Activated carbon is one of the multi functional materials which promotes the electrochemical catalysis for hydrogen production in greener way. In the present work, the fruit shells of Tamarindus indica have been used to synthesize the carbon structure at different temperatures by chemical vapour deposition method. The structural confirmation has been done by XRD analysis which authenticates the crystalline nature of activated carbon with hexagonal crystal structure. XRD analysis revealed 2 peaks at 2θ of 23°-29° indexed to (0 0 2) plane reflection (hexagonal crystallographic structure) and disclosed crystalline nature of activated carbon. From RAMAN spectroscopic technique, the appearance of D and G bands at ∼1358 and ∼1586 cm⁻¹ elucidates formation of graphitic phase of carbon. The ratio of ID/IG is found to be almost ∼0.84, indicates low level of disorder and the graphitic nature of the samples. Morphological analysis has been done using SEM on the synthesized samples which reveals the presence of voids and cracks on the surface of the material and the size of the particle is about few micrometer. The synthesized material T-800 °C displays the low overpotential of 221 mV and 490 mV at 10 mA/cm² and 50 mA/cm² compared with that of T-700 °C (230 [email protected] mA/cm² and 546 [email protected] mA/cm²) and T-900 °C (269 [email protected] mA/cm² and 547 [email protected] mA/cm²). Electrochemical impedance study informs the solution resistance value of prepared samples are 1.91, 1.60 and 1.63 Ω respectively. The sample T-800 °C exhibits low Rs indicates the improved conductivity, which enhances the catalytic activity in favor of HER. The fabricated electrode of T-800 °C exhibits excellent electrochemical properties and stability with the retention of 51.7 %.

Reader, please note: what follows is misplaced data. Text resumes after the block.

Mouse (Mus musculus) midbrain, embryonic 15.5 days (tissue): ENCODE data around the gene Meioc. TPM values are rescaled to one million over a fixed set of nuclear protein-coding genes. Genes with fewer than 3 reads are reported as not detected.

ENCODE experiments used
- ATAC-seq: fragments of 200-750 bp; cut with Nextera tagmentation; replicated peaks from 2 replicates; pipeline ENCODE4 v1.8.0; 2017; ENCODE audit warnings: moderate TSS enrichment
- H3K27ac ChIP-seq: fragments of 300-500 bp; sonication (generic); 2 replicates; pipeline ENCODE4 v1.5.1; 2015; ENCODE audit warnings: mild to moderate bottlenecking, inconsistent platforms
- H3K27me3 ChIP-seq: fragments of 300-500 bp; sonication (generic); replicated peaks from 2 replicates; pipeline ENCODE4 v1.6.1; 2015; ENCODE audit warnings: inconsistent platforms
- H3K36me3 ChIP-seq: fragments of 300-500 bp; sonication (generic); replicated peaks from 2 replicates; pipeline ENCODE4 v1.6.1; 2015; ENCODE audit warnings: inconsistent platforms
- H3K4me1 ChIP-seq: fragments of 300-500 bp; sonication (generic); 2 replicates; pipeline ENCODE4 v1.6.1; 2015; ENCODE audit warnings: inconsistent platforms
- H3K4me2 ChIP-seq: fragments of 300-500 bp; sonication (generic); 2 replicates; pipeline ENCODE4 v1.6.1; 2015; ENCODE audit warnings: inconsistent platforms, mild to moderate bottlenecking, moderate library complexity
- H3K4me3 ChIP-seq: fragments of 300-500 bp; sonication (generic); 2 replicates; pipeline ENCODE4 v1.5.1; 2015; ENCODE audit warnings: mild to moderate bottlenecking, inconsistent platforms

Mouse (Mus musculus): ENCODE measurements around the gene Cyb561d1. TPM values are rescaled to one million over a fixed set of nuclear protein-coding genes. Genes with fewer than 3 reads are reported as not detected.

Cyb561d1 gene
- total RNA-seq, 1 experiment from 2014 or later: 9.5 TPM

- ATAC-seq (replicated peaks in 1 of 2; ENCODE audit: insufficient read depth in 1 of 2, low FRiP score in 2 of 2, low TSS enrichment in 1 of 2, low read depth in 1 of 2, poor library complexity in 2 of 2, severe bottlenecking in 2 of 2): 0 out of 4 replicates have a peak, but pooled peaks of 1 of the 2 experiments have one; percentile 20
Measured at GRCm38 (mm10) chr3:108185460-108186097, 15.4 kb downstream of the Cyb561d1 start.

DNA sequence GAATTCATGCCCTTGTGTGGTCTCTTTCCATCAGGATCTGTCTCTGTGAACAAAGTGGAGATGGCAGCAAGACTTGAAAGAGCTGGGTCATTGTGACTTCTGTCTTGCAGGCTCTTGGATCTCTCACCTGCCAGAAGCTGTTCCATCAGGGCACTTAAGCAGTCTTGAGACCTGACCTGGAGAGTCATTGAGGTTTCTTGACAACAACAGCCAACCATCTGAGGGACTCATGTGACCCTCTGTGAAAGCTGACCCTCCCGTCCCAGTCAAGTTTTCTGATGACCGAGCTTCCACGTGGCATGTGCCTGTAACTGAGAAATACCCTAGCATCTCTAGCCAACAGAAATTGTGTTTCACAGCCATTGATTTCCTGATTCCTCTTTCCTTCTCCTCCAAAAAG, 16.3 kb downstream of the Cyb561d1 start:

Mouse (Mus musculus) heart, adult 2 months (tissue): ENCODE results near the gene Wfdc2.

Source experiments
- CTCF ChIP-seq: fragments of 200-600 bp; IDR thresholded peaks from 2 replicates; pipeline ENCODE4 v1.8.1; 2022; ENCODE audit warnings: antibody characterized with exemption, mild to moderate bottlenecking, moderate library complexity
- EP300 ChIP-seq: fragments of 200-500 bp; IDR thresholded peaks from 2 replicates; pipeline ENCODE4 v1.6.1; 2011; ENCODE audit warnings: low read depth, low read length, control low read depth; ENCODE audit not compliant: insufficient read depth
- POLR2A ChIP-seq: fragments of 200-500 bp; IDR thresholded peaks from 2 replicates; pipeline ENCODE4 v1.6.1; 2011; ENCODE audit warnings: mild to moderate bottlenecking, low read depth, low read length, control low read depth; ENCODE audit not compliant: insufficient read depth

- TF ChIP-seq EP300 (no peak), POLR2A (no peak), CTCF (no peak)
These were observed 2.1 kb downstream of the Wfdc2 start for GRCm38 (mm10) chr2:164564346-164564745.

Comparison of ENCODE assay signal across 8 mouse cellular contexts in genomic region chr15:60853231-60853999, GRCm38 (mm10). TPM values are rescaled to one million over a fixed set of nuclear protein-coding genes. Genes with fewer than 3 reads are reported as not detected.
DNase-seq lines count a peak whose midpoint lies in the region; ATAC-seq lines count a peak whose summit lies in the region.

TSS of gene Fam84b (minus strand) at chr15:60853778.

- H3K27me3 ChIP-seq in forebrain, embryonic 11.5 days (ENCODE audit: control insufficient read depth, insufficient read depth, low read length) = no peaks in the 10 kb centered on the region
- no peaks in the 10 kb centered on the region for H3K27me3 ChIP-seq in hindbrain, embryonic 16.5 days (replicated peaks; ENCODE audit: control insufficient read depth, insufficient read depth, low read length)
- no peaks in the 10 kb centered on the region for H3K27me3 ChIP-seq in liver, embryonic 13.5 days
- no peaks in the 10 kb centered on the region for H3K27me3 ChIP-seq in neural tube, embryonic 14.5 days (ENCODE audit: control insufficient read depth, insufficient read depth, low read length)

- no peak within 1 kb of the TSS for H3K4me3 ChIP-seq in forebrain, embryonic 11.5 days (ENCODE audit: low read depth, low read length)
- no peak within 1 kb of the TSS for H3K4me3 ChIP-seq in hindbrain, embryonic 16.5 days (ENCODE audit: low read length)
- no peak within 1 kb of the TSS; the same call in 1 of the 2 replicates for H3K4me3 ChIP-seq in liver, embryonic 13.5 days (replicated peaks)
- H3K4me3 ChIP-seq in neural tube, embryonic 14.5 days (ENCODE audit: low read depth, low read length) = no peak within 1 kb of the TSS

In real-life applications, resources in construction projects are always limited. It is of great practical importance to shorten the project duration by using intelligent models (i.e., evolutionary computations such as genetic algorithm (GA) and particle swarm optimization (PSO) to make the construction process reasonable considering the limited resources. However, in the general EC-based model, for example, PSO easily falls into a local optimum when solving the problem of limited resources and the shortest period in scheduling a large network. This paper proposes two PSO-based models, which are resource-constrained adaptive particle swarm optimization (RC-APSO) and an input-adaptive particle swarm optimization (iRC-APSO) to respectively solve the static and dynamic situations of resource-constraint problems. The RC-APSO uses adaptive heuristic particle swarm optimization (AHPSO) to solve the limited resource and shortest duration problem based on the analysis of the constraints of process resources, time limits, and logic. The iRC-APSO method is a combination of AHPSO and network scheduling and is used to solve the proposed dynamic resource minimum duration problem model. From the experimental results, the probability of obtaining the shortest duration of the RC-APSO is higher than that of the genetic PSO and GA models, and the accuracy and stability of the algorithm are significantly improved compared with the other two algorithms, providing a new method for solving the resource-constrained shortest duration problem. In addition, the computational results show that iRC-APSO can obtain the shortest time constraint and the design scheme after each delay, which is more valuable than the static problem for practical project planning.